Last Friday, I got to teach about collections and closures in Ruby for ECC. That gave me an idea to write a post about one of the mistakes people coming from other languages tend to make when going into Ruby.

Let’s take the first problem from Project Euler:

If we list all the natural numbers below 10 that are multiples of 3 or 5, we get 3, 5, 6 and 9. The sum of these multiples is 23.

Find the sum of all the multiples of 3 or 5 below 1000.

Looks simple enough. In pseudocode, your typical fresh grad programmer might do this:

```sum <- 0
for i <- 1 to 999
if i % 3 == 0 or i % 5 == 0
sum += i
end if
end for
```

A rubyist, however, will compress that 6 line program into a single line. Here is one possible solution:

`(1..999).select { |x| x % 3 == 0 or x % 5 == 0 }.reduce(:+)`

This line of code chains the 3 main components of the algorithm above:

1. `(1..999)` - find a way to process numbers from 1 to 999. Here we created a Range that we can process as a whole.
2. `.select { |x| x % 3 == 0 or x % 5 == 0 }` - process only the multiples of 3 and 5. Here, the method called selects only the elements that return true inside the passed block.
3. `.reduce(:+)` - find the sum of the elements. Here we used the shorthand form of Ruby's reduce operation that sums the elements.

Let's try a harder example, problem 6:

`(1..100).reduce(:+) ** 2 - (1..100).map { |x| x * x }.reduce(:+)`

Here we see Ruby's map, which simply creates a copy of the source collection and applying the mapping function to each element. The map above is pretty trivial; we could even replace it with the long form of the reduce method.

`(1..100).reduce(:+) ** 2 - (1..100).reduce(0) { |sum, x| sum + x * x }`

While method chaining wouldn't be new to the novice developer, the concept of passing functions to methods, allowing greater flexibility, will be. Functional programming has been long forgotten even at the top universities in this country.

Another problem is that method chains can be too long. Some people call these chains "train wrecks". Obviously, this is a subjective matter, but one cannot deny that very long method chains are hard to debug. For example, here's one possible solution to problem 20:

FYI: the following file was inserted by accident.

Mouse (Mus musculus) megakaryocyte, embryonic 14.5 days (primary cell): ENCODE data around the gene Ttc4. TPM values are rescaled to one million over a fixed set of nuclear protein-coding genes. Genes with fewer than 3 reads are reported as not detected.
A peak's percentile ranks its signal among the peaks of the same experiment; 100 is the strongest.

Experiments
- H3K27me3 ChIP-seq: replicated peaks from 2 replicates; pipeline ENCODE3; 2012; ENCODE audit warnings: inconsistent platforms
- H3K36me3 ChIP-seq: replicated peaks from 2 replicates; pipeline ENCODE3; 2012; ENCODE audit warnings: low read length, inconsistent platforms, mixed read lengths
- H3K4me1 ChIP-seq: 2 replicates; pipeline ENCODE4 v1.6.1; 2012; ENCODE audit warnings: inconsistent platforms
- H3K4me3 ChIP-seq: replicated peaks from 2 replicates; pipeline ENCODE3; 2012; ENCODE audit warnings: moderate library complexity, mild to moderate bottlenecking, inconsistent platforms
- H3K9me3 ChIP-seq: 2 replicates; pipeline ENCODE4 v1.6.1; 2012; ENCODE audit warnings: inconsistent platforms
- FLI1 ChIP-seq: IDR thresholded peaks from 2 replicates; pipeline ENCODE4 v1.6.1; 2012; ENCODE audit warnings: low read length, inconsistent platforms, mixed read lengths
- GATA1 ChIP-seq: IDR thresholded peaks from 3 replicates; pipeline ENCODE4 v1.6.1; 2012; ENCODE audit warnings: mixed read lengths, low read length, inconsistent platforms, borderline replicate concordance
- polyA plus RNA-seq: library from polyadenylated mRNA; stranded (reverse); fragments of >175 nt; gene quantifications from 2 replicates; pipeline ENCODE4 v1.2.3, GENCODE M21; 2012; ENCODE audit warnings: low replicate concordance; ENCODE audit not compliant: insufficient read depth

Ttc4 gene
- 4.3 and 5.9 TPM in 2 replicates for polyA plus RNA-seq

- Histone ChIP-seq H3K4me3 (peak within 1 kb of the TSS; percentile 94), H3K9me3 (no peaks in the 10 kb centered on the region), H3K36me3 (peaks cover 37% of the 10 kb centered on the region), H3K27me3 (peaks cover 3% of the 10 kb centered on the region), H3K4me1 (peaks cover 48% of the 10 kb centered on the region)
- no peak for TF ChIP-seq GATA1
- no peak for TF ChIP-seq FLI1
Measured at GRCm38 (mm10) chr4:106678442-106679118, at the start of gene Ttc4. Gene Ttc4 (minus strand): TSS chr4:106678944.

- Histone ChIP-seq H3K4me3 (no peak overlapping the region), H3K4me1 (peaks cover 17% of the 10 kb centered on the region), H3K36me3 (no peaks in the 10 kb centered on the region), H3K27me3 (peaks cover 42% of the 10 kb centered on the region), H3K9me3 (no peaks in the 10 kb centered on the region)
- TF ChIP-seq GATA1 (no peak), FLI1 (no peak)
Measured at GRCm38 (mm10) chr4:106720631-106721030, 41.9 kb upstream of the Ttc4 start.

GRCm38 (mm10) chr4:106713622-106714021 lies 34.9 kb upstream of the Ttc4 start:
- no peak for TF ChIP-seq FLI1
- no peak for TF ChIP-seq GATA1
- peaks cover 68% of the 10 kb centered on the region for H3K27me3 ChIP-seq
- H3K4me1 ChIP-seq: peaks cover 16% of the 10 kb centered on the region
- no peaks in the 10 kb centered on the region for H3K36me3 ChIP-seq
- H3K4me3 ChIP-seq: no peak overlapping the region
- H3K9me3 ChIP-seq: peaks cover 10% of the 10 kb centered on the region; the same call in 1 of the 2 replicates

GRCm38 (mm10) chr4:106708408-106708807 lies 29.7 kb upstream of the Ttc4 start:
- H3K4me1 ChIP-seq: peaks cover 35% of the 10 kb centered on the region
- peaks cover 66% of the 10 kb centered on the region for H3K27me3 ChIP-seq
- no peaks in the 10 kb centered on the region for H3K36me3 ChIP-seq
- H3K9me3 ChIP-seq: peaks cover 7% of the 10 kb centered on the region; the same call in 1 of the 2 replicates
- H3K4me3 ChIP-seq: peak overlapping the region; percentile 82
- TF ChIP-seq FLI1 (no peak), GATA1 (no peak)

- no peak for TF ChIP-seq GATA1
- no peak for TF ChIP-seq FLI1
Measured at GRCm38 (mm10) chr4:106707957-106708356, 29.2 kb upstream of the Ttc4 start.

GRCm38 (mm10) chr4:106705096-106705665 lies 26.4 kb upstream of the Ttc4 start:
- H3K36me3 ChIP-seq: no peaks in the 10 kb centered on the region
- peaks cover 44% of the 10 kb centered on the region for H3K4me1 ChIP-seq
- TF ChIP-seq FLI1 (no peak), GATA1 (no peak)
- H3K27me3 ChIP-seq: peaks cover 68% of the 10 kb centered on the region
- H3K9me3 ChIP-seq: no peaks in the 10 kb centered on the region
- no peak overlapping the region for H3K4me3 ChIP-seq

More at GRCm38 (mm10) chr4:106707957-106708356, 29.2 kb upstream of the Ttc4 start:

`(2..100).reduce(:*).to_s.scan(/./).map { |x| x.to_i }.reduce(:+)`

This line simply:

1. creates a range from 2 to 100 (1 is ignored in the factorial)
2. calculate the factorial by multiplying them together
3. convert it to a string
4. create an array whose elements consist of single characters from the string (`split("")` also works)
5. convert each element to integer
6. calculates the sum of the elements

One way of debugging this long method chain would be to insert a `tap` method call to inspect the intermediate value of the chain. For example, if you do this:

```(2..100).reduce(:*).to_s.scan(/./).map { |x| x.to_i }
.tap { |x| puts x.inspect }.reduce(:+)```

you'll get the array of numbers before the reduce.

```irb(main):001:0>(2..100).reduce(:*).to_s.scan(/./).map { |x| x.to_i }
.tap { |x| puts x.inspect }.reduce(:+)
[9, 3, 3, 2, 6, 2, 1, 5, 4, 4, 3, 9, 4, 4, 1, 5, 2, 6, 8, 1, 6, 9, 9, 2, 3, 8, 8
, 5, 6, 2, 6, 6, 7, 0, 0, 4, 9, 0, 7, 1, 5, 9, 6, 8, 2, 6, 4, 3, 8, 1, 6, 2, 1,
4, 6, 8, 5, 9, 2, 9, 6, 3, 8, 9, 5, 2, 1, 7, 5, 9, 9, 9, 9, 3, 2, 2, 9, 9, 1, 5,
6, 0, 8, 9, 4, 1, 4, 6, 3, 9, 7, 6, 1, 5, 6, 5, 1, 8, 2, 8, 6, 2, 5, 3, 6, 9, 7
, 9, 2, 0, 8, 2, 7, 2, 2, 3, 7, 5, 8, 2, 5, 1, 1, 8, 5, 2, 1, 0, 9, 1, 6, 8, 6,
4, 0, 0, 0, 0, 0, 0, 0, 0, 0, 0, 0, 0, 0, 0, 0, 0, 0, 0, 0, 0, 0, 0, 0, 0]
=> 648
```

Not exactly pretty, nor is it the most interesting use of `tap`, but it still gets the work done.

As a bonus, I'd just like to share a realization I had a while back.

Web developers shouldn't have to have problems with list processing because they deal with lists all the time: in SQL!

Think about it, you can define filter options in WHERE clauses, while map and reduce can be done in the SELECT clause. Assuming you have a table `numbers` with a column `number` with 100 records, each corresponding to numbers from 1 to 100, problem 6 can be solved by the following SQL statement:

`SELECT SUM(number) * SUM(number) - SUM(number * number) FROM numbers`
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